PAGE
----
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Thursday, Mar 21, 2019
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Demand for new homes spikes

APOLLO BEACH — Until recently, sales managers for homebuilding firms were sweating over broken sales contracts and ghost-town subdivisions, but today Sally McFolling is more worried about getting nails in her SUV's tires as she weaves around all the carpenters' and plumbers' trucks at work.
Her employer, Homes by WestBay, is trying to keep up with surging demand in an Apollo Beach subdivision called Waterset.
Charming bungalow-style houses with wide front porches and triangular gabled dormer windows set into roofs are popular at the moment. The four smokestacks of TECO's Big Bend Power Station look awkward hovering over the new homes' roofs, but McFolling and a representative of Waterset's developer, Newland Communities, say they don't scare off customers.
Around the Tampa Bay area, homebuilding is stronger than it's been in several years. Residential sales closings are up 31 percent across the region through the first six months of 2013, according to information supplier Rose Residential Reports, and demand is sending lot prices to near their mid-2000s peak.
The question is whether the housing recovery can keep its legs.
A surprising report in mid-August suggested rising mortgage rates are hurting new home sales far more than expected, and a shortage of construction workers is slowing the pace at which builders can finish homes.
Around the Tampa Bay area, subdivision banners for the likes of Lennar and D.R. Horton are waving again.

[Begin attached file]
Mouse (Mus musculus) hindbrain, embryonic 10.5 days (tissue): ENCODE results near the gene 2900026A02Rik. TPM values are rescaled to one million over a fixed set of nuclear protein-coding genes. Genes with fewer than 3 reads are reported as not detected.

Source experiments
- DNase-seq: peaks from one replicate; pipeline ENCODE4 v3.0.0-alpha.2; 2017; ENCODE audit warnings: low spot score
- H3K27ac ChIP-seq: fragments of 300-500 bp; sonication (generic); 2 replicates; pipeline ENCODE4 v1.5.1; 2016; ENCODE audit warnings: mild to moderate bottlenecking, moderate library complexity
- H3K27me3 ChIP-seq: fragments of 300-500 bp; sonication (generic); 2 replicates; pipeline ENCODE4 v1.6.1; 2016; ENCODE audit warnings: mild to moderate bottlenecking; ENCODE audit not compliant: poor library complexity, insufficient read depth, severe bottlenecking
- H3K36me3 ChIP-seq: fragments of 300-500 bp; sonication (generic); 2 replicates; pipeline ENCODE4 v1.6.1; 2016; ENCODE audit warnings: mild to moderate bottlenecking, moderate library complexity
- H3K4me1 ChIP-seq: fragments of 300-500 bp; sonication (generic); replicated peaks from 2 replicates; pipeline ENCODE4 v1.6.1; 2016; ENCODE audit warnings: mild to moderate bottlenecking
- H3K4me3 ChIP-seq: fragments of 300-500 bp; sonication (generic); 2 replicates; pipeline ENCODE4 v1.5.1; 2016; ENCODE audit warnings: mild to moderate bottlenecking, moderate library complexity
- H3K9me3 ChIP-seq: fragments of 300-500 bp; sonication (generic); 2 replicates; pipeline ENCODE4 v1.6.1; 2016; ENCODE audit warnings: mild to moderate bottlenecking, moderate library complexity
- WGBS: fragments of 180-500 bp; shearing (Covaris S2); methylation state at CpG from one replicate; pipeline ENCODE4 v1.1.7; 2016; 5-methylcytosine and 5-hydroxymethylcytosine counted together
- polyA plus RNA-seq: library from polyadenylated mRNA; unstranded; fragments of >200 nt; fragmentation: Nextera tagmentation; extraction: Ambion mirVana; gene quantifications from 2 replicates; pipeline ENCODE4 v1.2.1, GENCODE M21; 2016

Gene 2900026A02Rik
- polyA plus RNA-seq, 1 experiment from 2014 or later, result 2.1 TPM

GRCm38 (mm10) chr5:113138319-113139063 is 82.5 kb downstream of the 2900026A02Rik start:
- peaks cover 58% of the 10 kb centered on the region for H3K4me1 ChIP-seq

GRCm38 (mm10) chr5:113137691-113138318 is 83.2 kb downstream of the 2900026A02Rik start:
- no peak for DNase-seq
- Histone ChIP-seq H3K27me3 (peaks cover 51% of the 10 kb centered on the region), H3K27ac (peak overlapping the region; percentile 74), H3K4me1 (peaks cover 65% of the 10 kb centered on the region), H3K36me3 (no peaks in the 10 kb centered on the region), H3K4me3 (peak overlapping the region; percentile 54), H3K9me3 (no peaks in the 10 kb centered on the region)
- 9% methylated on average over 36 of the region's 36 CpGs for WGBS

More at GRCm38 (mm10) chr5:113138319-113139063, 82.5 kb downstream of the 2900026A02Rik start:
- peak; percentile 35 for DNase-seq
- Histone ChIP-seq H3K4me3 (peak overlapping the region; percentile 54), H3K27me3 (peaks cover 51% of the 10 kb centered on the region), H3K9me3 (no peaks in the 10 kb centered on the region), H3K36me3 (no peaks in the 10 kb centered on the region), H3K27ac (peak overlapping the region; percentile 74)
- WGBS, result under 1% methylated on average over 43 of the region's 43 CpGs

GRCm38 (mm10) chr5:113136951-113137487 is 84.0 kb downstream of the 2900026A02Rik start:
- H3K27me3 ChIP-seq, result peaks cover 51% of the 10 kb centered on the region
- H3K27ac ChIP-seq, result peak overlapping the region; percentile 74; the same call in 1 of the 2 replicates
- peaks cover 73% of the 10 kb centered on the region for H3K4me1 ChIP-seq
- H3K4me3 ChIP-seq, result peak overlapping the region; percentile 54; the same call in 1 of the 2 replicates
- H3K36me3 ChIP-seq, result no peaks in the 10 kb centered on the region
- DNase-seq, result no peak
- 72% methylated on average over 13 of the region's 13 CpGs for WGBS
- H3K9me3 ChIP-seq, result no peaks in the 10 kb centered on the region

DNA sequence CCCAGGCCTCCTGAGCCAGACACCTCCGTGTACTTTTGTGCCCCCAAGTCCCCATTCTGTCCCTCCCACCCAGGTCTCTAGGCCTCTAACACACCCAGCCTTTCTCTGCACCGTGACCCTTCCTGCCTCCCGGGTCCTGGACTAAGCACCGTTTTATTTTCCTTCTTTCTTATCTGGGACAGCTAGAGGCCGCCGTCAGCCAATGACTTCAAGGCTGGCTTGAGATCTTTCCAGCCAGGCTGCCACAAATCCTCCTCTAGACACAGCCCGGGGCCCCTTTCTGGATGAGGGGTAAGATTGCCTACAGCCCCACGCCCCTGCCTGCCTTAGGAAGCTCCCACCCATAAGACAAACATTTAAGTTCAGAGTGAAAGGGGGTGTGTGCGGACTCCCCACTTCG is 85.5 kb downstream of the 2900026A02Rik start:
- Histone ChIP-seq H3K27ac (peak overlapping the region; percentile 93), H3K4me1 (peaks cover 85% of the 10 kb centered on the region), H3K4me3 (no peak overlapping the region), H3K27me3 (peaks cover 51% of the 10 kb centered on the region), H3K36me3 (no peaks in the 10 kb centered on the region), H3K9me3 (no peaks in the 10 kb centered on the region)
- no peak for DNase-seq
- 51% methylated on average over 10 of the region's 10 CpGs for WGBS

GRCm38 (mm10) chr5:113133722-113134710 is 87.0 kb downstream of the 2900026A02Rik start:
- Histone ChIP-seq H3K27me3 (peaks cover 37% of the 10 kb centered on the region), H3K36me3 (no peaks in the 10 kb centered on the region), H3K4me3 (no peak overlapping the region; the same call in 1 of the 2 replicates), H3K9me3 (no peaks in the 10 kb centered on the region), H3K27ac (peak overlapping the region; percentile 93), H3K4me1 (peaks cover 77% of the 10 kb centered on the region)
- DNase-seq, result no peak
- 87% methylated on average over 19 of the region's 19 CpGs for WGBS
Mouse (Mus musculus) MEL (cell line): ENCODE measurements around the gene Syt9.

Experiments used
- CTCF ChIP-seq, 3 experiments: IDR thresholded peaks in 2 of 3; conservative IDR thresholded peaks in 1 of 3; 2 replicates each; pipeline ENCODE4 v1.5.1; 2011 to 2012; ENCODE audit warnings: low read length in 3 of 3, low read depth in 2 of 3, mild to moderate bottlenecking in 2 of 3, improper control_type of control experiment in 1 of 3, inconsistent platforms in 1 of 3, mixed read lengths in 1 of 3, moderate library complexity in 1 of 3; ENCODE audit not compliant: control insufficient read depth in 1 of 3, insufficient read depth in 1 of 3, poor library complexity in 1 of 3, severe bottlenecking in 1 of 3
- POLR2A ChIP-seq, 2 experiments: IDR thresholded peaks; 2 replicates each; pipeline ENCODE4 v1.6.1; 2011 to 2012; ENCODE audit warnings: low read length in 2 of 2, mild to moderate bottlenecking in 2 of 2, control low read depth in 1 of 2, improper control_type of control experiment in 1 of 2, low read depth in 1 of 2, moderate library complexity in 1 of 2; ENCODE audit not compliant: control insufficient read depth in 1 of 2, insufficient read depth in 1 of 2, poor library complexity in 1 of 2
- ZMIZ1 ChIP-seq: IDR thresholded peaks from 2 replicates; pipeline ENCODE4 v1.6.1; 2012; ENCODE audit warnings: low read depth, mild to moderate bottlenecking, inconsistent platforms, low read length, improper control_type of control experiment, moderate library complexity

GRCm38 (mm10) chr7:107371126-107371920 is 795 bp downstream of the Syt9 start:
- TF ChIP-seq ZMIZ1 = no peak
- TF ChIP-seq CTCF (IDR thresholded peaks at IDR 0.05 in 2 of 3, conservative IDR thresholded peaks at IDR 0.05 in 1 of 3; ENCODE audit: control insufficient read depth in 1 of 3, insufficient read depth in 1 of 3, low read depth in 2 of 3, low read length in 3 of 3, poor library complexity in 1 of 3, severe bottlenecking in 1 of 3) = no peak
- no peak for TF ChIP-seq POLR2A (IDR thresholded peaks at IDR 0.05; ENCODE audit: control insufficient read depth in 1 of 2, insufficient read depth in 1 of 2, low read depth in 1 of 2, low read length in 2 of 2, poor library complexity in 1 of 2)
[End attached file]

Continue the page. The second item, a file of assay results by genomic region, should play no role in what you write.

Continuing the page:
Some Realtors are nervous about the existing-home market, because investors have purchased so many homes so quickly. Consequently, the median sales price of existing homes has surged by more than 20 percent during the past year. Economists debate whether it amounts to a bubble, but that word is occasionally tossed around.
There's little such talk, though, in the new housing market. Homebuilders should close on about 5,400 new home sales (single-family and multi-family) in Hillsborough, Pinellas and Pasco counties this year, assuming trends for the first six months of the year hold, Rose Residential Reports says.
That's still only 40 percent of what homebuilders sold in a typical year such as 2002, and it's just one-fifth the closings they did in the wacky days of 2005, when builders closed on more than 25,000 housing units locally.
Economist, Mark Vitner of Wells Fargo said he wouldn't be surprised if new home sales double in the next five years.
So, developers are dusting off old plans for communities such as Waterset in Apollo Beach. Newland Communities launched this south Hillsborough project in 2005 at the absolutely worst time, and after a long hiatus, started selling homes again last August.
Today, its elegant entrance leads to a winding pathway of freshly cut grass, young trees and a glassy sales center with a cafe and an angular roof built like a sail.
Inside the community, builder Homes by WestBay has sold 63 homes in the past year, many with open, spacious floor plans, McFolling said. Traditional intimate dining rooms are being replaced by airy breakfast rooms that open into kitchen, which open further into grand rooms. Another common feature, she said, is a suite with a private entrance for parents or “boomerang” kids who move back home.